Video games have been available for several decades now. However, it’s only been in the past 15 years that researchers have become more aware of the effects of these games, especially those that are violent.
Unlike movies and television shows, video games engage teenagers in a completely different way. In order to proceed through the game, the player must pay constant attention to what is going on around them. This type of engagement is much deeper than in the past, as teens are now asked to become a part of the game, a part of the script.
Benefits of Video Games
While you may be visiting this page because you’re worried about the adverse effects of video games, there are actually a few positive aspects of playing. Using the controllers can help improve a teen’s manual dexterity. Many games also improve a teen’s computer literacy. In a world that demands ever-improving technology-based knowledge, computer literacy is an important part of a teen’s education.
The Violent Effect of Video Games
While not all video games are violent, you may wonder if those that are will have a negative impact on your daughter. Studies, such as the 2014 study by Gentile & Anderson show that violent video games can increase aggressive behavior in the long term if violent acts are seen throughout the video game. The repetition of violent acts tends to reinforce learning.
A new 2018 study, however, shows that the video games may not be entirely at fault. The average teen spends up to seven and a half hours a day using some form of media. Many however, don’t do it alone. 42 percent of teens play these games with friends and 34 percent made friends while they played games online.
According to the study, the violence of video games may cause short term aggression, but it’s really the socialization effect, or how their inner circle of friends behave, that solidifies long-term aggression. When friends laugh, sneer, boast, or encourage one another during in-game play, they reinforce the behaviors show on the video game. This can lead to increased aggressive behavior outside of game play.
While this type of behavior is more likely to occur in males, it can occur in females as well.
What to Do
As a parent, there are steps you can take to help prevent violent and aggressive behavior without taking away your teen’s video games. Here are just a few solutions:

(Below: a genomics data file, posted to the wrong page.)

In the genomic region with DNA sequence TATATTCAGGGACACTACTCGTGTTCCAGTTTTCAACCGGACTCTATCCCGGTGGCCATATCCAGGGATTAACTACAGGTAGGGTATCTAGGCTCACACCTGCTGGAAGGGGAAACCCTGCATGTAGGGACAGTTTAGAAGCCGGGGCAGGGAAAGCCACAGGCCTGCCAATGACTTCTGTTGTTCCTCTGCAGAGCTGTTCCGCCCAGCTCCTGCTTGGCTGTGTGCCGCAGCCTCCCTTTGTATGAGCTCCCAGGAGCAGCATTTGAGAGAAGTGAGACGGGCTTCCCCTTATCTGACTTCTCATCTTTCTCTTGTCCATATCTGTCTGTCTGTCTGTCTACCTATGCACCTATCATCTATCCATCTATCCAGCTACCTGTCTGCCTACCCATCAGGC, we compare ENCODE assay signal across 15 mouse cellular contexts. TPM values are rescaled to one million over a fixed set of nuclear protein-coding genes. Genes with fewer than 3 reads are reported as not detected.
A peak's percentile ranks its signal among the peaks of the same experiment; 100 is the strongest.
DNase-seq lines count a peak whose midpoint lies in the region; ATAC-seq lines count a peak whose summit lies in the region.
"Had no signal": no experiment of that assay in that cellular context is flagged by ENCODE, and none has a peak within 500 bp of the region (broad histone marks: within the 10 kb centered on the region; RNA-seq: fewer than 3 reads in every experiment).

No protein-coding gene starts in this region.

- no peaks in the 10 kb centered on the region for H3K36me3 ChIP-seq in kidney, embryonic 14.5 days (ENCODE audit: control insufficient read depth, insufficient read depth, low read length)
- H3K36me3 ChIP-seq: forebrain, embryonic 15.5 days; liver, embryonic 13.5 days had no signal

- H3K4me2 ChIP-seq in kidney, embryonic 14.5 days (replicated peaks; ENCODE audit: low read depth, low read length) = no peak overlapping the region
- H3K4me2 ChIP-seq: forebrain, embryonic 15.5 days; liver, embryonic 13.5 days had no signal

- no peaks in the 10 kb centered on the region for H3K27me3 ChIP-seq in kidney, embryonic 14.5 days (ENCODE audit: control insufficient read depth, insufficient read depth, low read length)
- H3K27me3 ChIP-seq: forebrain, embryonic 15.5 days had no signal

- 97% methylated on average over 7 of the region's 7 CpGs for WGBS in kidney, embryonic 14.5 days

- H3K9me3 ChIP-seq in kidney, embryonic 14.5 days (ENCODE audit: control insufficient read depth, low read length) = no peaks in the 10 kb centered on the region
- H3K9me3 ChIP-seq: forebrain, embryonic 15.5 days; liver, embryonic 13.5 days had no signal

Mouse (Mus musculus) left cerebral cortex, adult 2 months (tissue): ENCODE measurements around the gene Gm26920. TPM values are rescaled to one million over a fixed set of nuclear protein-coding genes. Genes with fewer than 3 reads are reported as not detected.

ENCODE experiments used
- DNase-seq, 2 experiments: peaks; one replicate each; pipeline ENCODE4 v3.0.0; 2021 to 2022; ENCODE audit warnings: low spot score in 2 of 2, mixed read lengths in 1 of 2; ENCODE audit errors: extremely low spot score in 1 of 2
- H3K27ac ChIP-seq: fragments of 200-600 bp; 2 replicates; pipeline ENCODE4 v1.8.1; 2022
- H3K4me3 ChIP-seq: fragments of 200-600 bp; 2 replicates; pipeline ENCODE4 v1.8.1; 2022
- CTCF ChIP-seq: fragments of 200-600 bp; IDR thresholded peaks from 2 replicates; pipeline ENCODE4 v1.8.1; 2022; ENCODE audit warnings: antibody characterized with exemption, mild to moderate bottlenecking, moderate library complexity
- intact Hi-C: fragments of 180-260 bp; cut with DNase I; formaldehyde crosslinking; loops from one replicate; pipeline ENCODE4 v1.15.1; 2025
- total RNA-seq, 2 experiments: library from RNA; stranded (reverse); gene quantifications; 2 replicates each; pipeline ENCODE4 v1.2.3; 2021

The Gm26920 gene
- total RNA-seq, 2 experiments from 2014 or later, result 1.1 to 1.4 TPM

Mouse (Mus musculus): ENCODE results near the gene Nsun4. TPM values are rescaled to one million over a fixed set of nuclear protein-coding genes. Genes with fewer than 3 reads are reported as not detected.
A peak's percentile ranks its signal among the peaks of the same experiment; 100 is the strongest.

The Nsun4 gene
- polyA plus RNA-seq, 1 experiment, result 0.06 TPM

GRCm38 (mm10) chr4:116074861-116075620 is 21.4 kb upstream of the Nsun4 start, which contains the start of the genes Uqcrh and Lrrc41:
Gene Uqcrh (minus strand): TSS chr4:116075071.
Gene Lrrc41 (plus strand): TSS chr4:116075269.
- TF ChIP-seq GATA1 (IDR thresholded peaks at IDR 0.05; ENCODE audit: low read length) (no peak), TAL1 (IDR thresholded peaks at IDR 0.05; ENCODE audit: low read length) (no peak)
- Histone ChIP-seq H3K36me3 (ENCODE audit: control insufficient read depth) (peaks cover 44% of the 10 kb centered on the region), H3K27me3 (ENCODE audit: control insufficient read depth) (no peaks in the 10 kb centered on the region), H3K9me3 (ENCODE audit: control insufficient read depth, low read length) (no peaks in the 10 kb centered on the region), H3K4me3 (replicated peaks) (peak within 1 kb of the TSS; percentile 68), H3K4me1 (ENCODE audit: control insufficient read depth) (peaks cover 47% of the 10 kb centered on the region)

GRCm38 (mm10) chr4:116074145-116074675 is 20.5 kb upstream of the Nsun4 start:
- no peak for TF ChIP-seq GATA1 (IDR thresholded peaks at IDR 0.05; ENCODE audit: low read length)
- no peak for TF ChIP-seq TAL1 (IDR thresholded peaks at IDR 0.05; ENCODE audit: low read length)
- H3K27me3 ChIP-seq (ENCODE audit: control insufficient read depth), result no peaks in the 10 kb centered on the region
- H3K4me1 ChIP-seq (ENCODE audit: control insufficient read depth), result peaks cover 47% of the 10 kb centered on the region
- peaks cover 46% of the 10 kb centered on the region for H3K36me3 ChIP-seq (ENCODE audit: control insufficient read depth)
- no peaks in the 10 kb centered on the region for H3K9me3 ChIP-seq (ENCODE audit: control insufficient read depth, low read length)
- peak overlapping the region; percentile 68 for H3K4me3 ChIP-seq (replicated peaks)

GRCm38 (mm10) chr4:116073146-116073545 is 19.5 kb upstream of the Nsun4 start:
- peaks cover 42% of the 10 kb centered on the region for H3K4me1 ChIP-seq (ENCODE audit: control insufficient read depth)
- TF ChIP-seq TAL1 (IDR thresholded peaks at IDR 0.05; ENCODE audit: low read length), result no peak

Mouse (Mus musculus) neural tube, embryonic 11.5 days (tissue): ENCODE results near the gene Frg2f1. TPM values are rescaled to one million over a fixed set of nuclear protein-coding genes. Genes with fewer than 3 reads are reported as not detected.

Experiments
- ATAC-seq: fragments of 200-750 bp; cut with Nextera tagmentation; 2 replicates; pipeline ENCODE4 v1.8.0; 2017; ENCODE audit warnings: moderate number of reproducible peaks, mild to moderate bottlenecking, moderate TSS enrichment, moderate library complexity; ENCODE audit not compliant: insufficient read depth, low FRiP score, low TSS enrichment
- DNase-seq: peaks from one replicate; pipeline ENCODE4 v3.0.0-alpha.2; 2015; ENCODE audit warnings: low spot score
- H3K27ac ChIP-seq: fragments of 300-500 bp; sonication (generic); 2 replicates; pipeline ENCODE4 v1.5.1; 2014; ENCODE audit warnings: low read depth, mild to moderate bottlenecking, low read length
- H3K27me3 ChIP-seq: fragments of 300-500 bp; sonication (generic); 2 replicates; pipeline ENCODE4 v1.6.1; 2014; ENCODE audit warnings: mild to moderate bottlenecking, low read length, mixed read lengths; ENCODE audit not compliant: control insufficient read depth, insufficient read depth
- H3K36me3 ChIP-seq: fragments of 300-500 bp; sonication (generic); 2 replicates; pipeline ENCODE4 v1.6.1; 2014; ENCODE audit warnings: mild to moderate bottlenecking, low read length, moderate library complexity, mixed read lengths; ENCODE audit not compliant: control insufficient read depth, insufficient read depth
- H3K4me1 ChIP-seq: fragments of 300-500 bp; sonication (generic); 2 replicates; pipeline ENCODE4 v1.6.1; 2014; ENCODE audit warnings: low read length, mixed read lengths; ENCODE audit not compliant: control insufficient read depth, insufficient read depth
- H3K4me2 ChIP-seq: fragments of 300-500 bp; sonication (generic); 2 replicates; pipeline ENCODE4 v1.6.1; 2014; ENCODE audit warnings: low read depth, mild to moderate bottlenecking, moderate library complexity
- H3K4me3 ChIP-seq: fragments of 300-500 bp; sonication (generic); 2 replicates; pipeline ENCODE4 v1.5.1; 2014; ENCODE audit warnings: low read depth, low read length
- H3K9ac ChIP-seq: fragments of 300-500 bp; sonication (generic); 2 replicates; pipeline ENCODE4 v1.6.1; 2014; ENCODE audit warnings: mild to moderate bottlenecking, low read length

- Pay attention to the ratings of the games your daughter plays. These ratings are displayed on the video game itself. E, for instance, means that it is appropriate for everyone. E-10Plus means that the content is suitable for ages 10 and above. It may contain mild violence or cartoon violence. Video games rated T for teens may contain violence, minimal blood, strong language and crude humor. A rating of M means it is for mature audiences only. These video games contain intense violence, blood, gore, strong language and even sexual content.
- Monitor the video games as your teen plays them. Being in the room supervising the play lets you see what the game is about as well as how your daughter interacts with her friends.
- Maintain a balance with your teen’s free time. Make sure she spends more time offline than online.
- Discuss the game with your teen. Make sure she knows how to maintain the values you have taught her while playing and help her choose to return or discard a game that crosses the line.
Don’t assume that your daughter is going to become violent just because she plays video games. However, if your daughter does exhibit aggressive behavior, consider getting her some help. Regular therapy and a reduction in video game playing can help reduce this type of behavior.
If you’re worried your teen needs additional help and a safe space where she can focus on other areas of life, consider Greenbrier Academy for Girls. Our West Virginia boarding school for girls limits online interaction and can help your daughter focus on healthy engaging activities, including rock climbing, sports, hiking and participation in clubs.